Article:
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Saturday August 19, 2017
Gaming love letters: Vanquish
by Tim Henderson | Jun 15, 2017 | Comment Now
Vanquish has been given a second lease on life thanks to its PC re-release. Is it overdue? Well, yes; is it still good? Absolutely.
Gaming love letters: Vanquish

No matter where the franchise goes from here, Gears of War will be remembered. It’s not quite Mario, not quite Wolfenstein 3D or Doom, but its influence shouldn’t be underestimated: this is the game that convinced Microsoft to add more memory to the then-still-in-development XBox 360, this is the game that for many set the benchmark for what games from its generation should look like, and it’s also the game that popularised cover shooting mechanics.

Stop and pop, Cliff Bleszinski of Epic Games called it. A snappy way of describing an action sequence that wasn’t really all that exciting when you, err, stopped to consider what those words actually meant. Still, Gears turned out to be an enjoyable game. And that cover mechanic? That thing became hot.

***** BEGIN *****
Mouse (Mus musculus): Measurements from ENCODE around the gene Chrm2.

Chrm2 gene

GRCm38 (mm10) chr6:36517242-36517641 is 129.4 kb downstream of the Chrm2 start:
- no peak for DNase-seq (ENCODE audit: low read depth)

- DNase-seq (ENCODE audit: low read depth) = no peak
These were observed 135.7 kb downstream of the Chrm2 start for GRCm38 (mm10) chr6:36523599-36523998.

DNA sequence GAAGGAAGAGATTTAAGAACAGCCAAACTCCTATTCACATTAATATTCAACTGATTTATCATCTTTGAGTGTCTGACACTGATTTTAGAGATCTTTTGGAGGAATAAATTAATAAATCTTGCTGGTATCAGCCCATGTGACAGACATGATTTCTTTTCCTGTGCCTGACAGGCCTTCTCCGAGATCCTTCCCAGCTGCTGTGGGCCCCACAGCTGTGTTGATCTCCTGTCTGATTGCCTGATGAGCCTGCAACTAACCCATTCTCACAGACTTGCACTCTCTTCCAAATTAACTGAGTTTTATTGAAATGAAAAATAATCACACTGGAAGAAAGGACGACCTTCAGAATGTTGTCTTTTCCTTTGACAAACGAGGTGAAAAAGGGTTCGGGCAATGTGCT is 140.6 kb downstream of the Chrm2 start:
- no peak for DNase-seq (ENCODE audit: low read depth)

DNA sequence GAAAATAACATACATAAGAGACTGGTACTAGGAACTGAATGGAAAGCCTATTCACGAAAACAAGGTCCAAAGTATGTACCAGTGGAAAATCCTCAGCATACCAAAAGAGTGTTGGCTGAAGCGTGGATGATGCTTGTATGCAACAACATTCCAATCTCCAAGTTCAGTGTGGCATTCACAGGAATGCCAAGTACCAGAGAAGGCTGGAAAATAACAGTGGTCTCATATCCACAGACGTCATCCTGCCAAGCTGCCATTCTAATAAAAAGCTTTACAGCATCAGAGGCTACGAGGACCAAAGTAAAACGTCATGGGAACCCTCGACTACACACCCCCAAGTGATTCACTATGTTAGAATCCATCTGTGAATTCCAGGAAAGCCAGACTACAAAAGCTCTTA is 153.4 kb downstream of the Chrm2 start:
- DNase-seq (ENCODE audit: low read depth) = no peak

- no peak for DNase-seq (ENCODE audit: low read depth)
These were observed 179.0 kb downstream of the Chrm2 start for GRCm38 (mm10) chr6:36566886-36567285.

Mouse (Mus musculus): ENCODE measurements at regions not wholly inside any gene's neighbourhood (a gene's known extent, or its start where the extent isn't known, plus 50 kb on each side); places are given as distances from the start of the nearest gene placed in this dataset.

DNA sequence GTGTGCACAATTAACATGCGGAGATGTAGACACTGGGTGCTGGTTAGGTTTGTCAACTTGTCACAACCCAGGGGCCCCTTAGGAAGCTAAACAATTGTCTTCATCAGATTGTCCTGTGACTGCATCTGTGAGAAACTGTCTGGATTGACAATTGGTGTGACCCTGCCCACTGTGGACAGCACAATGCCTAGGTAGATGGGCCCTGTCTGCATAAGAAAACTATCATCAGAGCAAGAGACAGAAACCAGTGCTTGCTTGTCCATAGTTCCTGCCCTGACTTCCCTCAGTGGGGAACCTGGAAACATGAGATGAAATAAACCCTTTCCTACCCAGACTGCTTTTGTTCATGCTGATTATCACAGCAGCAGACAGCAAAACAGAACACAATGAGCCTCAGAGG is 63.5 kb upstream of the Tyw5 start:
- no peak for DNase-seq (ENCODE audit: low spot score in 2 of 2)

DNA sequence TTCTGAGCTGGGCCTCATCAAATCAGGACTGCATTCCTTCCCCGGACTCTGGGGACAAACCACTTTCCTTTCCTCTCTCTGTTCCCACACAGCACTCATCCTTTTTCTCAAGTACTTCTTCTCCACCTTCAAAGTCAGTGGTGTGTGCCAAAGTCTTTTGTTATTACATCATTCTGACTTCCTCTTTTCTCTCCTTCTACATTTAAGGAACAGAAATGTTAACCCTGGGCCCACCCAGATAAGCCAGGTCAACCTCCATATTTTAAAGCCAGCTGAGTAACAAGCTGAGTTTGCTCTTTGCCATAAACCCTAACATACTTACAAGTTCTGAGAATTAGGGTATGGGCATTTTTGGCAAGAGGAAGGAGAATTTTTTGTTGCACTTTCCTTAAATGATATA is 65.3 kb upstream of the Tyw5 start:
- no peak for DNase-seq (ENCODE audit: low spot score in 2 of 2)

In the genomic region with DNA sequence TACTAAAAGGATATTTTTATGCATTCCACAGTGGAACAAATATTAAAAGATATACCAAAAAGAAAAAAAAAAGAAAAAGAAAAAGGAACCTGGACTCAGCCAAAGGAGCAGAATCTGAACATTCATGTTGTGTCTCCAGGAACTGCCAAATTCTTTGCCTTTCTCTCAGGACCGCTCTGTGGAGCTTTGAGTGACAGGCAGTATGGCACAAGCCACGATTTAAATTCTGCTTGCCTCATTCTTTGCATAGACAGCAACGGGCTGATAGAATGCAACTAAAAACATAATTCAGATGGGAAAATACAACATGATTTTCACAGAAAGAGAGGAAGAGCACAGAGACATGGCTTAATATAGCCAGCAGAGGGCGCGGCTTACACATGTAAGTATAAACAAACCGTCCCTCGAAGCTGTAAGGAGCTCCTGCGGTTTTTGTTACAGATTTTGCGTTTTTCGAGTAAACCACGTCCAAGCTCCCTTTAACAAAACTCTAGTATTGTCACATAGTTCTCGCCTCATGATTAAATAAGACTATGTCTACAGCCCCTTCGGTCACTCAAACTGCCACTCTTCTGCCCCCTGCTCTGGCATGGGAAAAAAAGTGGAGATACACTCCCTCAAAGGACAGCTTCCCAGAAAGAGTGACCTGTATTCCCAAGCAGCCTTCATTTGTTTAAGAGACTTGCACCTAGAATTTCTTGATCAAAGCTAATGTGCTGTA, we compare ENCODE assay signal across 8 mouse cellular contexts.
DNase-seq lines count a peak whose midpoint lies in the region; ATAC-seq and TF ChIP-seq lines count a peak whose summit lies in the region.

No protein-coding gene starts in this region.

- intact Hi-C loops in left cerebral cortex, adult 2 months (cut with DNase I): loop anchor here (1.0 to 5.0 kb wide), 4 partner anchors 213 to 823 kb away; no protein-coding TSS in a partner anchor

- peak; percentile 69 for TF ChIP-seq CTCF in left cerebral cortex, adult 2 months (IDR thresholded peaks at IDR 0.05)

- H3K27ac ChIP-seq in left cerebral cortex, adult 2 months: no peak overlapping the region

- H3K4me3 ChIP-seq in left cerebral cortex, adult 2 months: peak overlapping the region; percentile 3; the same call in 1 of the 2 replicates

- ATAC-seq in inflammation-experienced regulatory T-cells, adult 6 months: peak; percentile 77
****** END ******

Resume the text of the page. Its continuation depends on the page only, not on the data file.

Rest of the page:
Post-Gears, action games practically insisted that you stop. Dudebros were stopping left, right and centre. Games had dedicated buttons for stopping, they tweaked the feel of the stopping to make it more snappy and sticky. Stopping was somehow visceral. Characters stopped with force; there was no stopping their stopping, they were stopping so hard. Sometimes they could stop and hug a wall for the better part of a game’s chapter or stage. Stopping was the shit, man.